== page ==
In July 2022, Chinese Foreign Minister Wang Yi met with his counterpart in Myanmar and discussed railway connectivity projects under the China-Myanmar Economic Corridor. The preliminary work on these infrastructure projects has seemingly started. One of the most critical concerns is China’s access to the Bay of Bengal through port development projects in the Rakhine state. India’s large-scale infrastructure connectivity projects in the region, such as the Kaladan Multimodal Transit Transport project, make it essential to maintain a working relationship with the government in Naypyidaw. The junta leader’s recent visit to the project site indicates positive development of ties between India and Myanmar.
Given the insufficient capabilities of the opposition in Myanmar, more clashes can be expected in the coming months but without any substantial change in the country’s political status quo. India’s approach will be in the interest of preserving its national security, especially as the global security order becomes more vulnerable. It is also a function of the military junta’s foreign relations with countries other than China, essentially reflecting on the recognition and tacit support it receives from segments of the international community.
Junta leader Min Aung Hlaing was received in Russia twice since he came to power, highlighting an upgrade in bilateral relations. Despite ASEAN’s official stance of not inviting political representation from Myanmar, Thailand hosted an informal foreign ministers’ meeting in December 2022, attended by Cambodia, Laos, Myanmar, and Vietnam. Bangkok has reportedly maintained normal ties with the junta government in the past year. Even as the ASEAN resolution advocates all cessation of violence, member nations remain divided about its implementation and further steps on the crisis. This allows the junta regime to continue diplomatic and informal engagements with a number of these countries. Singapore remains the largest foreign investor in Myanmar, and Japan has considerable investment too, naturally upscaling their stakes and necessitating a continuing business relationship with the junta government.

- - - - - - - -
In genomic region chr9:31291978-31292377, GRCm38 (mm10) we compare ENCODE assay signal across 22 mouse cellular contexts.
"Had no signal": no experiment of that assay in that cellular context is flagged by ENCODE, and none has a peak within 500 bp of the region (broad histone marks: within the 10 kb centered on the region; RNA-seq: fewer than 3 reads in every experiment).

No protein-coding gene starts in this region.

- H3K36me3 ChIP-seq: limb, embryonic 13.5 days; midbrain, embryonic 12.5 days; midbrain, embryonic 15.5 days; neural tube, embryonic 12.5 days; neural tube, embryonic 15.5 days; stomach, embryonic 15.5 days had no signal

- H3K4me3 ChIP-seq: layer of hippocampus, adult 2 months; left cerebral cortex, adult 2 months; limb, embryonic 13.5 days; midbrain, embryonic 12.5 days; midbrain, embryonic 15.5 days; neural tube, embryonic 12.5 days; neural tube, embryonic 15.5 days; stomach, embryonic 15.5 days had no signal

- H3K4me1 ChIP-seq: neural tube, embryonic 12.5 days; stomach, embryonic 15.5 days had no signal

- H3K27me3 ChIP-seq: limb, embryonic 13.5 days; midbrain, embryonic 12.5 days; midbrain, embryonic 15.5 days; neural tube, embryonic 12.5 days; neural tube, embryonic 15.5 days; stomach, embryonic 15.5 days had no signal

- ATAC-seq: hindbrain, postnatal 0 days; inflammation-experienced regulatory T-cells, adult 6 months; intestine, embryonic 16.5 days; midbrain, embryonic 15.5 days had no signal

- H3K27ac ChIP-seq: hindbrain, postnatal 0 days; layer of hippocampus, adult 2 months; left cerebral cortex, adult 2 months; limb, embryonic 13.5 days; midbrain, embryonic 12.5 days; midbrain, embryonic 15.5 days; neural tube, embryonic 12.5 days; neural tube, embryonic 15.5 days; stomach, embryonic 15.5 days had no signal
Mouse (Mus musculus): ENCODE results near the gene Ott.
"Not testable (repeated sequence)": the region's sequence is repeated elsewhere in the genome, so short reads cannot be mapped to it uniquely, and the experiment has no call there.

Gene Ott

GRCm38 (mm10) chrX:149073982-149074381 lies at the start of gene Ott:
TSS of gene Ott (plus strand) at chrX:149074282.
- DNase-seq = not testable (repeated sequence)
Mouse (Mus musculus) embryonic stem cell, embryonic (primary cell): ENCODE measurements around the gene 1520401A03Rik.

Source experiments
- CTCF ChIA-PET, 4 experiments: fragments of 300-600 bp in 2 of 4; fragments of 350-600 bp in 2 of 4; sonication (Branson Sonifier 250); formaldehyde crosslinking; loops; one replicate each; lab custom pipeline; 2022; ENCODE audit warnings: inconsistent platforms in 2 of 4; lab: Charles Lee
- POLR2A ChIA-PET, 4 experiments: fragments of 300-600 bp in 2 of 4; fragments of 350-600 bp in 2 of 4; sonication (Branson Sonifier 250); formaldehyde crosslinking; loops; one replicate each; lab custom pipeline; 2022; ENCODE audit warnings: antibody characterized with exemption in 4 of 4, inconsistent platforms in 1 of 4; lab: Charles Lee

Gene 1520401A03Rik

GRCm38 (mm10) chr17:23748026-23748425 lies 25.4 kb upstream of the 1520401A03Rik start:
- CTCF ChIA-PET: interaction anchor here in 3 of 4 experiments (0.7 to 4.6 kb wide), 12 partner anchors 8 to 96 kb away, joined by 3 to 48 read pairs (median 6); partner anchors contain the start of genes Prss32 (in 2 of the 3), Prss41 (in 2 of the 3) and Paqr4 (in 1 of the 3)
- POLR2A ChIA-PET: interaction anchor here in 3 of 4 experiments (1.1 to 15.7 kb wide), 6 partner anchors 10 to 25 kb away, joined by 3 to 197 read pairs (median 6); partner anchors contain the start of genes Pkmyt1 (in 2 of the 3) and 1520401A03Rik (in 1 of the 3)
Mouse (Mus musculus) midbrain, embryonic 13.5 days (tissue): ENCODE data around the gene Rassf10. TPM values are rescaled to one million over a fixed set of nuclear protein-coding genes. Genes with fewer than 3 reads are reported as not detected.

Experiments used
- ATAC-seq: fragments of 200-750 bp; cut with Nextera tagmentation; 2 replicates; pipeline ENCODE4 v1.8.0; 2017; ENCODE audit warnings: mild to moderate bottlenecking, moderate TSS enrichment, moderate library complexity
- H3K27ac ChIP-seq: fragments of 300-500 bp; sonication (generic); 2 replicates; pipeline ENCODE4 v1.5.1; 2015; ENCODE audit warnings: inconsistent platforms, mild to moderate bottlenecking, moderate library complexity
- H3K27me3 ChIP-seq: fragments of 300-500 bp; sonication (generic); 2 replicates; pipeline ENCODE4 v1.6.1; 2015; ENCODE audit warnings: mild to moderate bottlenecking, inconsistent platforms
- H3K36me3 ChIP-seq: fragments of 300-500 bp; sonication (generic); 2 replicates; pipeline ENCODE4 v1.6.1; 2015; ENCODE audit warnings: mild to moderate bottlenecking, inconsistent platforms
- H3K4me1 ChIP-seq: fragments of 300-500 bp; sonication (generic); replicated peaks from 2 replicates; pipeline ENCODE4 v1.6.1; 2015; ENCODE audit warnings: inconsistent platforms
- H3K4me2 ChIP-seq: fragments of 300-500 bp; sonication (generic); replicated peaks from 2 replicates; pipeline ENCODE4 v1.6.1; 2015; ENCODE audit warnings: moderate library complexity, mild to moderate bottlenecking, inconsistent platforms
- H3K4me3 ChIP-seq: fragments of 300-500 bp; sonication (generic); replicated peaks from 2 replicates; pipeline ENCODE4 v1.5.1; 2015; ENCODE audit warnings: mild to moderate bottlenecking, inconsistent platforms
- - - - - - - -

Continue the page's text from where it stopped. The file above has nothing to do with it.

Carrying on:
Although the United States and its allies sanction the junta regime, India would not risk a strain in relations with Naypyidaw given its significant interests. As close security partners, however, New Delhi may expect Washington to acknowledge the nuance in its Myanmar policy. As China seeks to strengthen its influence among the EAOs, it is also prudent that like-minded partners, such as the United States and India, are synchronized in their approach to developing a fruitful relationship with local security stakeholders.
New Delhi can leverage its relationship with the junta to lead negotiations for a ceasefire with the CNF. The continuous violence has led to substantial loss on both sides in the region, including forced displacement. There is a need for stabilizing security and introducing peace-sustaining measures, such as a ceasefire, to address urgent humanitarian requirements. This capacity-building and peace process may have the potential for outreach to a much larger community in Myanmar, which can help facilitate the resolution of longstanding distrust among major conflicting parties. The Myanmar crisis is currently one of the world’s fast-deteriorating situations where complete dissociation and negligence can prove to incur geopolitical pitfalls in the near future.